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Products > Hedyscepe canterburyana
 
Hedyscepe canterburyana - Umbrella Palm

This listing for information only - We no longer grow this plant  

 
Habit and Cultural Information
Category: Palm
Family: Arecaceae (Palmae) (Palms)
Origin: Lord Howe Island (Australia)
Evergreen: Yes
Flower Color: White
Bloomtime: Infrequent
Height: 8-10 feet
Width: 4-6 feet
Exposure: Cool Sun/Light Shade
Irrigation (H2O Info): Medium Water Needs
Winter Hardiness: 25-30 F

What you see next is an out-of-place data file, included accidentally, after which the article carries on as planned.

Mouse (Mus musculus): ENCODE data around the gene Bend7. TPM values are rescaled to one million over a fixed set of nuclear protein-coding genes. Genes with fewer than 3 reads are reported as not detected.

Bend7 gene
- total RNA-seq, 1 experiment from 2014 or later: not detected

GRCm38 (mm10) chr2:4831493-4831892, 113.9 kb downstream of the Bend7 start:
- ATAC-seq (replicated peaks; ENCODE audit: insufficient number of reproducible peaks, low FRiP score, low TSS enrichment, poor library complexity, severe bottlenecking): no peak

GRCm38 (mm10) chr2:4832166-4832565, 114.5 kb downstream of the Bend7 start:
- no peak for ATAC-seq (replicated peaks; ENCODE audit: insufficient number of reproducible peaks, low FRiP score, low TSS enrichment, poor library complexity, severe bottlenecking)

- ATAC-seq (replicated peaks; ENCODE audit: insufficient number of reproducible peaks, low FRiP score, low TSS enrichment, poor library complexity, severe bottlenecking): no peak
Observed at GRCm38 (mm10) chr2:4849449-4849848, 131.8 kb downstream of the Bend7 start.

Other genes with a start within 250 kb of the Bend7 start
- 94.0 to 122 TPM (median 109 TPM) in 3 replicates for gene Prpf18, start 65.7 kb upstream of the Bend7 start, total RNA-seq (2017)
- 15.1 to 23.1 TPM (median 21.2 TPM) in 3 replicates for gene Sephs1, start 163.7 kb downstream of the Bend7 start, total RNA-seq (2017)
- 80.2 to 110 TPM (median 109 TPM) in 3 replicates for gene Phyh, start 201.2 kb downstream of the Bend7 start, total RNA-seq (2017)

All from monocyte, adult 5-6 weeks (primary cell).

Hedyscepe canterburyana (Umbrella Palm) - A graceful and beautiful single-trunked feather palm that grows slowly to 20 feet tall with a full head of elegant recurved pinnate leaves that come from a blue-green slightly bulbous crown shaft. The trunk is blue green when young and matures to green with regularly and closely spaced ring-like leaf scars. Flowers, which emerge below the crownshaft are not overly showy with ivory-colored male flowers and purple female flowers but are followed by large showy dull red fruit. This palm prefers shade or morning sun when young but can grow up into the sun with age. Give average garden irrigation in a rich well-drained soil. Hardy to 27-28 F. This palm grows best along the Southern California coast where winters are mild and the hot dry Santa Ana winds, which can cause leaf burn, are less severe. We have several fine examples in Santa Barbara including at Ganna Walska Lotusland Botanic Garden and the County Courthouse. It comes from the higher elevations up to 2,250 feet on Lord Howe Island, an island far off the east coast of Australia that is primarily known as being the home of the Kentia Palm, Howea forsteriana and the related Sentry Palm, Howea belmoreana. It is also commonly called the Big Mountain Palm. This plant is listed with the International Union for Conservation of Nature (IUCN) Redlist as VULNERABLE (VU D2) - meaning it is not Critically Endangered or Endangered but is facing a high risk of extinction in the wild in the medium-term future but that the population is characterized by an acute restriction in its area of occupancy and thus capable of becoming Critically Endangered or even Extinct in a very short period.  This description is based on research and observations of this plant as it grows in our nursery, in our nursery garden and in other gardens that we visit. We also incorporate comments received and appreciate getting feedback of any kind from those who have any additional information about this plant, particularly if they disagree with what we have written or if they have additional cultural tips that would aid others in growing Hedyscepe canterburyana.
 
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